This jux­ta­po­si­tion might result in dynam­ics sim­i­lar to what we find in nature. Process­es from these new games might be spon­ta­neous­ly trans­ferred over to the city, and vice ver­sa. The image is of roots with out­growths on them which are caused by a bac­te­ria called Agrobac­teri­um. This bac­te­ria is well known for its abil­i­ty to trans­fer DNA between itself and plants. An exam­ple of nature cir­cum­vent­ing nat­ur­al selec­tion.7 A new sym­bio­sis between urban games and the real-time city might lead to sim­i­lar accel­er­a­tion of their evo­lu­tions.


(I fin­ished a lit­tle over time and had time for one ques­tion. Adri­aan Wor­m­goor of Fource­Labs asked whether I thought games would soon­er or lat­er become self-evolv­ing them­selves. My answer was “absolute­ly”. to get to ever high­er lev­els of com­plex­i­ty we’ll be forced to start grow­ing or rear­ing our games more than assem­bling them from parts. Games want to be free, you could say, so they are inevitably head­ing towards ever high­er lev­els of evolv­abil­i­ty.)

  1. Iskan­der Smit has post­ed a report of the evening over at his blog. []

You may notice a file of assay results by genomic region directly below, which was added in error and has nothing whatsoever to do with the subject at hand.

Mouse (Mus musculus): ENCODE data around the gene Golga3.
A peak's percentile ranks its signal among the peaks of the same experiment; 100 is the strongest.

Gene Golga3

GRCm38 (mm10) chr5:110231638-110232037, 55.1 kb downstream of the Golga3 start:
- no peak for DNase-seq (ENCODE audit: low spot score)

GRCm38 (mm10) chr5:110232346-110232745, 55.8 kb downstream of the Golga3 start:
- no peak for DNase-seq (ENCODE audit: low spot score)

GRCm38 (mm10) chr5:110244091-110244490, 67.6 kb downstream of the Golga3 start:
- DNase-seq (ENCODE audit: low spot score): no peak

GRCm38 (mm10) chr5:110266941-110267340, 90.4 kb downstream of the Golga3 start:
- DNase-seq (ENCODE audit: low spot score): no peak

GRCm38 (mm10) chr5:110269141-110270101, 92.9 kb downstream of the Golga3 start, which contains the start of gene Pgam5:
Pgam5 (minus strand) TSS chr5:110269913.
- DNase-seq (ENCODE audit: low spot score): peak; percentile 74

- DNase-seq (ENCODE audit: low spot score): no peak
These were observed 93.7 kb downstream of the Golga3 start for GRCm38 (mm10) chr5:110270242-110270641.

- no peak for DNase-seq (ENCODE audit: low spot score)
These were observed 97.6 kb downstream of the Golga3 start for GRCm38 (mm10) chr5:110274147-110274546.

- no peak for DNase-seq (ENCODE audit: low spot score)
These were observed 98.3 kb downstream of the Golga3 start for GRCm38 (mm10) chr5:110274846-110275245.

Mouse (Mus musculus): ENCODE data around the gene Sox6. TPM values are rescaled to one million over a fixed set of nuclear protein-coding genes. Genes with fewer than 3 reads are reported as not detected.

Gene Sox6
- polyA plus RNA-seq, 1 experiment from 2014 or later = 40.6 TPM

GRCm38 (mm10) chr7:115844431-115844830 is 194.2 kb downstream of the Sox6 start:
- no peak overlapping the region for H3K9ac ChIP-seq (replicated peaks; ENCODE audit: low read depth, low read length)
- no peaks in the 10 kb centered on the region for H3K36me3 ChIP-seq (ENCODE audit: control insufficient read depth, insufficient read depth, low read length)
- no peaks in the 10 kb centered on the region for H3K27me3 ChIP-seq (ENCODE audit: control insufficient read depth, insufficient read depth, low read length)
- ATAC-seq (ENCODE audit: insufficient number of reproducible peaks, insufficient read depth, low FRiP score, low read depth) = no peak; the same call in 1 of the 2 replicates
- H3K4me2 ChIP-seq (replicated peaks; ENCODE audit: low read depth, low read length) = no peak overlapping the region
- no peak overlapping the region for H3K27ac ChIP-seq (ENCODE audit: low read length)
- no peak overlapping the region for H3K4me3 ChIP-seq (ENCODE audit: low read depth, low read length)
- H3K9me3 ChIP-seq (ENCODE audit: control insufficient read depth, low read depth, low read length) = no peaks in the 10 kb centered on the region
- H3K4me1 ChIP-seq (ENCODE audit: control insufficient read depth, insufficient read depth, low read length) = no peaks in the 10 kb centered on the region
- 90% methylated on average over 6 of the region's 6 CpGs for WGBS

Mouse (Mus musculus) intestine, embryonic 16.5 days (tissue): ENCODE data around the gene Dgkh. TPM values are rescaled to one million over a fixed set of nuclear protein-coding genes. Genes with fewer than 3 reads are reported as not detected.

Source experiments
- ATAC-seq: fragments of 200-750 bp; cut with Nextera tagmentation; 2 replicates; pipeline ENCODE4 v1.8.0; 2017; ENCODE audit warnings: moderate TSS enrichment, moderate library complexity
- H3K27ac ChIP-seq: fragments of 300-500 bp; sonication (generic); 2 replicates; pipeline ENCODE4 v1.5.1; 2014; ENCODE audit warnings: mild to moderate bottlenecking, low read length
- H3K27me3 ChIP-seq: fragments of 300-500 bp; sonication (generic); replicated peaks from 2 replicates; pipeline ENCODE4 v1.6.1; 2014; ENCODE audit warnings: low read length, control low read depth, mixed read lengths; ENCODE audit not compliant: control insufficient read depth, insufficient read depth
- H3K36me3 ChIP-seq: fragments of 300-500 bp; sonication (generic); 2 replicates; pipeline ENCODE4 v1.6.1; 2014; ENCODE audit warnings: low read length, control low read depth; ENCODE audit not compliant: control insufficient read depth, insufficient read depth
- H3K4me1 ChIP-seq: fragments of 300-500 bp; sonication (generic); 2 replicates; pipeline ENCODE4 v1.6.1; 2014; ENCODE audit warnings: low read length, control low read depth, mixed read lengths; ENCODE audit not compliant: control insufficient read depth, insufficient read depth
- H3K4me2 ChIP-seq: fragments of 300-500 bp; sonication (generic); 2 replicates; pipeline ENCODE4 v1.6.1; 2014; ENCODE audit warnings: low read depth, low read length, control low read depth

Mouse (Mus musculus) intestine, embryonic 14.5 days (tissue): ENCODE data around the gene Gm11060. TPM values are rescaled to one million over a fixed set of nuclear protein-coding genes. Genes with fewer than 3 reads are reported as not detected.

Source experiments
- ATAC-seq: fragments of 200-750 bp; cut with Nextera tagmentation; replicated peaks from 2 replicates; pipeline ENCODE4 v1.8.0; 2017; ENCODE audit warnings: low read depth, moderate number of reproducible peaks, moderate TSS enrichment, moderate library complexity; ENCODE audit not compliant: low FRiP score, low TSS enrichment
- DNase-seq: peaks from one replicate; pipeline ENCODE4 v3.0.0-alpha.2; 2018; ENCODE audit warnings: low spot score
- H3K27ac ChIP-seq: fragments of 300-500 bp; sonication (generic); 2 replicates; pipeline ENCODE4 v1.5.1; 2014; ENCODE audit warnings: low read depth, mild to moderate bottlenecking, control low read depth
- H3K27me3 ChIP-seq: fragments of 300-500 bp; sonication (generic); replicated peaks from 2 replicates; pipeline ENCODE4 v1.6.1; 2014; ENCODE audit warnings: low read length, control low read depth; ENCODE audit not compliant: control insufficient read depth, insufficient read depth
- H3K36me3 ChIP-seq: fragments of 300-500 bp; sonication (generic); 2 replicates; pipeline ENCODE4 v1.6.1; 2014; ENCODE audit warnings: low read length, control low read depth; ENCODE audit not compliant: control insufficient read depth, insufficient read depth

2. If you’re inter­est­ed, the slide deck as a whole is also avail­able on SlideShare. []
  3. I first came across Lamar­ck, and the idea of nature and cul­ture co-evolv­ing in Kevin Kelly’s book Out of Con­trol. The black­smith exam­ple is his too. []
  4. All this flies in the face of large-scale top-down plan­ning and zon­ing, as Jane Jacobs makes painful­ly clear in her book The Death and Life of Great Amer­i­can Cities. []
  5. Eric Zim­mer­man talked at length about the need for sys­temic lit­er­a­cy at Play­ful 2008. []
  6. For more on this have a look at anoth­er blog post by Adam Green­field titled Read­ing, writ­ing, texts, lit­er­a­cy, cities. []